December is here and there really is no better time of year to be playing cricket...Except, not everyone in the club is out in the middle on a Saturday. There are usually a few spectators viewing the spectacle of a grade cricket match - the fresher girlfriend yet to learn better; the incredibly committed parent; the stalwart patron; the odd hungover college battler; or the occasional cat on the hill…

But committed cricket supporters are a pretty strange bunch. This could explain why one decides to spend their Saturday's scoring for a cricket team...aside from an unhealthy and borderline obsessive relationship with order and numbers.

The Scorer's Club is indeed amongst the rarer group of characters amongst the club patrons, but has definitely produced some of the more memorable. Those who have been around the club a while would remember Martin Amy, who would destroy himself on a Friday night, before running a half marathon to the game to score each Saturday morning. Never short of an opinion, and always willing to impart his sage advice about how your batting technique needed some serious work, or to get that front arm up a bit higher and maybe you'll stop spraying them.

Les Carrington was a true stalwart of the club, devoting his heart and soul to SUCC 2nd grade during his time. With a customary McDonalds bag in tow, Les would spend the day producing mesmerising 360 degree diagrams of a batsmen's innings, to present as a prize for a knock over 50. While easy to take for granted, this was great incentive for the top 6 going through a lean trot, and a rewarding badge of honour for the bowlers who somehow managed to burgle their way to a cheeky half-ton.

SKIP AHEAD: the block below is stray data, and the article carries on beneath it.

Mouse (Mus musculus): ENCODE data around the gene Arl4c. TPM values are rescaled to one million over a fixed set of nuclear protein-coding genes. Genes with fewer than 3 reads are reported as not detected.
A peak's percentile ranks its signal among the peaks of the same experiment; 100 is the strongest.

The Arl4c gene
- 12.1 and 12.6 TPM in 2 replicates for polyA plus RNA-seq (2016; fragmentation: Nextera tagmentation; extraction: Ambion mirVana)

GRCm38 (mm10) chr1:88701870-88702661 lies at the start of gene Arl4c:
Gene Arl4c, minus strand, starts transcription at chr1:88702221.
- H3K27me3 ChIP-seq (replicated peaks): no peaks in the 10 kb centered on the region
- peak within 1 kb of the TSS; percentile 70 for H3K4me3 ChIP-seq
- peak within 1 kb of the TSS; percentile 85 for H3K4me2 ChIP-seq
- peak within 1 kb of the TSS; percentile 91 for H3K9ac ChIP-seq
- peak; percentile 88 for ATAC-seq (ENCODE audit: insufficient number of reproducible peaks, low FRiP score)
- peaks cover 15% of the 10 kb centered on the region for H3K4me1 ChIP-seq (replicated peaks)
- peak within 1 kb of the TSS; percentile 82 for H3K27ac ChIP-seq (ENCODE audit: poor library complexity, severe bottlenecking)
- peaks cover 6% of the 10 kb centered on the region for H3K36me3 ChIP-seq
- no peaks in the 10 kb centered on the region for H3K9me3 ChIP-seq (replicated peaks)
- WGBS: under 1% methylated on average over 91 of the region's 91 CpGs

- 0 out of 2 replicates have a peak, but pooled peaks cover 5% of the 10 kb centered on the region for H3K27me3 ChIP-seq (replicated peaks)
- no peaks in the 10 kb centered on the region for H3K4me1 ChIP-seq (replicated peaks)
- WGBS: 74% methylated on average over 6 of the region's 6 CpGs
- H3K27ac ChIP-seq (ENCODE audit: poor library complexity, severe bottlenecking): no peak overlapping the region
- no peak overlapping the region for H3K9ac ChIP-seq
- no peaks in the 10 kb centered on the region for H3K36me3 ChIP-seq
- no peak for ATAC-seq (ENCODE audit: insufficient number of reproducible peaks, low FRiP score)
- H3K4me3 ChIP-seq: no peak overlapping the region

Johnny Kilford is another club constant and true gentleman of the club, and somehow always manages to make it to every 1st grade game despite spending the majority of his time travelling around the world. He is a most recent recipient of a coveted 'Gold' and the club is lucky to have him around.

And who could forget Laura the Explorer? I know the scoobydoos certainly won't...

Let’s face it – as a player, the only thing worse than showing up to cricket knowing that you don't have a scorer, is a warm up without Nash ball. It's very rare to see a full time scorer in 3rd or below - which inevitably means not 1, but 2 nuffies trying to balance the books and make small talk.

There are so many inevitabilities. Standard fare is for the youngest/sticks to take the first 10 overs, which will likely turn into 20 as the next in line conveniently disappears to pad up or do a lap. At some point you will need to spend part of the day trying (and failing) to remember how to correctly code a leg bye. For even the most obvious of boundaries, the umpires will still refuse to see an upward raised arm acknowledging their ‘4’ signal. At least once an over someone will ask for the score, even if the last 15 balls were play and misses. Several people will spend great lengths of time 'examining' the book – ie: looking to see how well they went (typically a batsman coming off a decent score or a paceman who took a few poles).

There will be at least one shout of 'bowlers name?' Scoring balls is out of the question for 96 overs, so a vigil in the lower grades will have the boys embellishing that your 20-odd was definitely off at least 200 rocks. A batting collapse leads to as much panic in the scorebook as it does in the sheds. By the close of play the book will be a strange mix of indecipherable calligraphies. And the more recent 'Will Hay' effect means that if you complain loud enough and mess up completely, you will be exempt (banned) from scoring ever again.

On the whole, as a player, scoring leaves you aching to find a spare pair of whites and somehow find your way onto the field. But until then, pass the pen and let's keep this book clean.